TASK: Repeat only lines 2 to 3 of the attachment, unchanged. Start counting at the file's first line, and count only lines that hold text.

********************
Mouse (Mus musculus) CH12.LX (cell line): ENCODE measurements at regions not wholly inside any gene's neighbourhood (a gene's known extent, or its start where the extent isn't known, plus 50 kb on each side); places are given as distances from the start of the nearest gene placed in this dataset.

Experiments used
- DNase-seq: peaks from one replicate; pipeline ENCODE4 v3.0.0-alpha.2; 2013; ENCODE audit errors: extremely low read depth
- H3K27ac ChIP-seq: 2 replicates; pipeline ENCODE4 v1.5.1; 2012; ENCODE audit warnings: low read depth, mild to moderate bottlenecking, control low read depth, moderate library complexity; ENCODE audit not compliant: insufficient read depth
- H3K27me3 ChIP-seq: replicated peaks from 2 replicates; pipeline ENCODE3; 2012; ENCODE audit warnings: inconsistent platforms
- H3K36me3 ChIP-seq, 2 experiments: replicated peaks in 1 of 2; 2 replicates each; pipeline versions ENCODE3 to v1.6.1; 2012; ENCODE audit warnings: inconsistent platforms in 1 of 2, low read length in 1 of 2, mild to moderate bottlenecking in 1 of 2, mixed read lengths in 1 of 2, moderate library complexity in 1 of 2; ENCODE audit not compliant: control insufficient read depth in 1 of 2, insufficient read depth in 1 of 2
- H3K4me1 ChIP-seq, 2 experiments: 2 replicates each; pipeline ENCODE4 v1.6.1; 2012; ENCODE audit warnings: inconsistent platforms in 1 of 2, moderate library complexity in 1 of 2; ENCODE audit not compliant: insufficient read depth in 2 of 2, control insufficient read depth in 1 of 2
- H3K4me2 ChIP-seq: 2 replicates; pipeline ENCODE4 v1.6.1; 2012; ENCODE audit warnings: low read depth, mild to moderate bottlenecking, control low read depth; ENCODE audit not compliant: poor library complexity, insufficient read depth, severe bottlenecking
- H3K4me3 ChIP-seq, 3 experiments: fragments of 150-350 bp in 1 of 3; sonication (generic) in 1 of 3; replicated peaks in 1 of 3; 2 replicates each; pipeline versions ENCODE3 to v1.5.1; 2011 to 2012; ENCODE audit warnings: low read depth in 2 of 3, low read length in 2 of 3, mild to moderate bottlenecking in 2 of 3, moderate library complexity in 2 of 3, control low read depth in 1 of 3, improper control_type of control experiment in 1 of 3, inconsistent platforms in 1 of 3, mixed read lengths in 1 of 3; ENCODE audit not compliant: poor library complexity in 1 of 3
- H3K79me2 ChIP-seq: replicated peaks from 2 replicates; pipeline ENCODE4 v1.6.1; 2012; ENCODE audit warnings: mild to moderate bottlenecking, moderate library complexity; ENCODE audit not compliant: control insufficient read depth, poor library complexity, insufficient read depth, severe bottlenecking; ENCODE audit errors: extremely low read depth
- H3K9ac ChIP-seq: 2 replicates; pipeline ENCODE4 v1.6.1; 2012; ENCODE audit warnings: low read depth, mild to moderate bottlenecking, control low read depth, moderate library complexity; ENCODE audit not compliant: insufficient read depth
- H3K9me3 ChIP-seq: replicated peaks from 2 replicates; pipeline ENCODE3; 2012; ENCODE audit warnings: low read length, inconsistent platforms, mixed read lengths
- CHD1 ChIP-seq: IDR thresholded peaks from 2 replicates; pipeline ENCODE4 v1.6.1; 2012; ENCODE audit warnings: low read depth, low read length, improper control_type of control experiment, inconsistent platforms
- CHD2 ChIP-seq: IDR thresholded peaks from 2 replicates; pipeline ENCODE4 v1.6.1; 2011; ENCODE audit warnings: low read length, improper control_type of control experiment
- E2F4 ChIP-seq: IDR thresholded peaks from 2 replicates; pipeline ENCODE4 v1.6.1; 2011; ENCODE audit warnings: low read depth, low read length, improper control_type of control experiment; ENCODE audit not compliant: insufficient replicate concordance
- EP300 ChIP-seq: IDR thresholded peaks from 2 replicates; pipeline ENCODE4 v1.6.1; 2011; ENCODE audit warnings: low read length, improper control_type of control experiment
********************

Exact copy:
Experiments used
- DNase-seq: peaks from one replicate; pipeline ENCODE4 v3.0.0-alpha.2; 2013; ENCODE audit errors: extremely low read depth